Beyond that, you can earn more money by viewing client companies' online videos, sharing your browsing habits, taking surveys and sharing transaction data, such as where you shop and how much you spend.
Tier 1, "Intermediate," pays a base rate of $1 a month. Tier 2, "Pro," pays a base $2 monthly. Tier 3, "Elite," pays a base $3.
The more data you share, and the more you participate in advertisers' marketing efforts, the more you can potentially make.
"We get that a few dollars here and there may not seem like much today, but stick with it and you can grow it further over time," the Killi website declares. "The more active you are on Killi, the more you earn."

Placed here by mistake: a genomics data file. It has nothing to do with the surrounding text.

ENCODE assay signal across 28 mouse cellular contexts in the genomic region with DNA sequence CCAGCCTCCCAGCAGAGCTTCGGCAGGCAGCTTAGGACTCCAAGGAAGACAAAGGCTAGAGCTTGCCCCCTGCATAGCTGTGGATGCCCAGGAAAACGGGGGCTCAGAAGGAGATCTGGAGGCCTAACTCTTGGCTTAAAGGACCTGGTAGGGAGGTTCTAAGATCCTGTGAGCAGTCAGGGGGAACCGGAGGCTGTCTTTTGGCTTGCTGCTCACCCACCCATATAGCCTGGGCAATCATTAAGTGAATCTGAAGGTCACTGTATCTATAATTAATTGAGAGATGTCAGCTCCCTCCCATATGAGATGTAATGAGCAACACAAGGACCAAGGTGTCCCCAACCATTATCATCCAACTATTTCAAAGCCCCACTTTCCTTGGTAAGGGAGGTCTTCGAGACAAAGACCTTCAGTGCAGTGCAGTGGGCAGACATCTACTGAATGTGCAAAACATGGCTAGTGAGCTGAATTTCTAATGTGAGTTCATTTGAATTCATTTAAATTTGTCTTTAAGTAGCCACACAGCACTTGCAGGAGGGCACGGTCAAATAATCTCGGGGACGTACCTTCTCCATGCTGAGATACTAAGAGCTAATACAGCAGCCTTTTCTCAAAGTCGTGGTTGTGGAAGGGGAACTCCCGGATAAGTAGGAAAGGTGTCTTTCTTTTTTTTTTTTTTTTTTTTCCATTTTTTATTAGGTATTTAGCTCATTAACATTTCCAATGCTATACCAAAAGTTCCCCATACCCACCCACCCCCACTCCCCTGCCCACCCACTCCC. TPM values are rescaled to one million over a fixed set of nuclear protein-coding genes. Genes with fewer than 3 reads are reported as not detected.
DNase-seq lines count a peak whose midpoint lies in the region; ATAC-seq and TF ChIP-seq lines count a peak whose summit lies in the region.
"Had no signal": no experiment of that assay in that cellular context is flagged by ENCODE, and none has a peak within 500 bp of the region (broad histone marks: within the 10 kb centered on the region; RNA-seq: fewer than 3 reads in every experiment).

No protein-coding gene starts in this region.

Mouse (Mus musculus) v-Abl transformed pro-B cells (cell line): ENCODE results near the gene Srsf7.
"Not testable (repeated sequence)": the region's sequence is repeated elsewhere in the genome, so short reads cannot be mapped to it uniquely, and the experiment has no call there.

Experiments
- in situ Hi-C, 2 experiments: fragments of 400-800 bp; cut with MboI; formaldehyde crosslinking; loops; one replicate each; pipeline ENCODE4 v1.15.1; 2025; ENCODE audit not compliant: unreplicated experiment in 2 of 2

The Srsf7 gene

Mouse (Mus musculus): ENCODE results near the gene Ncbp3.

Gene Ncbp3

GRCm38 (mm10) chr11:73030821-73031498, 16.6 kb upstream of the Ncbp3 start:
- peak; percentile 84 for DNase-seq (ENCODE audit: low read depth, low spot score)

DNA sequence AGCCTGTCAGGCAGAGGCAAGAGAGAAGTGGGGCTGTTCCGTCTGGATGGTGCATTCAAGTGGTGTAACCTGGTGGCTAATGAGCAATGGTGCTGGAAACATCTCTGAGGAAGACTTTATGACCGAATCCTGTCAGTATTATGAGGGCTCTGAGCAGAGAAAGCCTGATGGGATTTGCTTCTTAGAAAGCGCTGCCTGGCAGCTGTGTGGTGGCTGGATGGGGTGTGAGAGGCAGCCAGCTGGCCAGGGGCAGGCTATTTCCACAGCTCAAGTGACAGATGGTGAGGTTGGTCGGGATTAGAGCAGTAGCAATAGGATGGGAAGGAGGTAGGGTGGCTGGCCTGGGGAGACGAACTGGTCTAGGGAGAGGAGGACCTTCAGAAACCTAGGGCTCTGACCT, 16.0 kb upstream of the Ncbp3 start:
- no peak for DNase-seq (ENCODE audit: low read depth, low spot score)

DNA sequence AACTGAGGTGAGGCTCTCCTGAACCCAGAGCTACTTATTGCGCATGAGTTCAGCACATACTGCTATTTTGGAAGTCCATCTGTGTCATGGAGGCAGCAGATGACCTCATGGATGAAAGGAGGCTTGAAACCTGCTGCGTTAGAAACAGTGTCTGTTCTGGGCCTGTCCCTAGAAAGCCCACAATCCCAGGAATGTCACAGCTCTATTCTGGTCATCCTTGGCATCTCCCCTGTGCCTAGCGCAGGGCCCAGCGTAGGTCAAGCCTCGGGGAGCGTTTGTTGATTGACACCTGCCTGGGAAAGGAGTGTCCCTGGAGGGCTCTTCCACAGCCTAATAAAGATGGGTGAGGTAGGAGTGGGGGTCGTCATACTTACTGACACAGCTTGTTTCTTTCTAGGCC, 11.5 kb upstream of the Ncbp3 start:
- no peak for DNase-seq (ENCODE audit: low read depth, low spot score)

Sweeney told me the average consumer's data is worth about $500 a month in total to tech giants such as Google and Facebook.
He encouraged me to go to another site he operates, UAreTheProduct, for more information about the worth of my personal data. But UAreTheProduct wanted me to enter my email address to proceed.
That's the Killi business model in a nutshell. It promises consumer data empowerment. But the price of that power is your privacy.
Then there's the matter of the blanket opt-in allowing Killi's clients to share all data received for their own purposes.
I couldn't find any mention of the opt-in component on Killi's homepage. Nor could I find anything in the frequently asked questions.
In fact, it wasn't mentioned on the site at all.